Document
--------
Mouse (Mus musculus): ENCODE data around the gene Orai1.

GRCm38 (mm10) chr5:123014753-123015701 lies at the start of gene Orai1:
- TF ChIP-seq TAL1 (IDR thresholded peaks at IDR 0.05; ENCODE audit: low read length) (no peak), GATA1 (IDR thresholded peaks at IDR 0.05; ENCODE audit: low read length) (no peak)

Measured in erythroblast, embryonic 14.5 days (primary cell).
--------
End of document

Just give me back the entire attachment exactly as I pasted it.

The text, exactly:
Mouse (Mus musculus): ENCODE data around the gene Orai1.

GRCm38 (mm10) chr5:123014753-123015701 lies at the start of gene Orai1:
- TF ChIP-seq TAL1 (IDR thresholded peaks at IDR 0.05; ENCODE audit: low read length) (no peak), GATA1 (IDR thresholded peaks at IDR 0.05; ENCODE audit: low read length) (no peak)

Measured in erythroblast, embryonic 14.5 days (primary cell).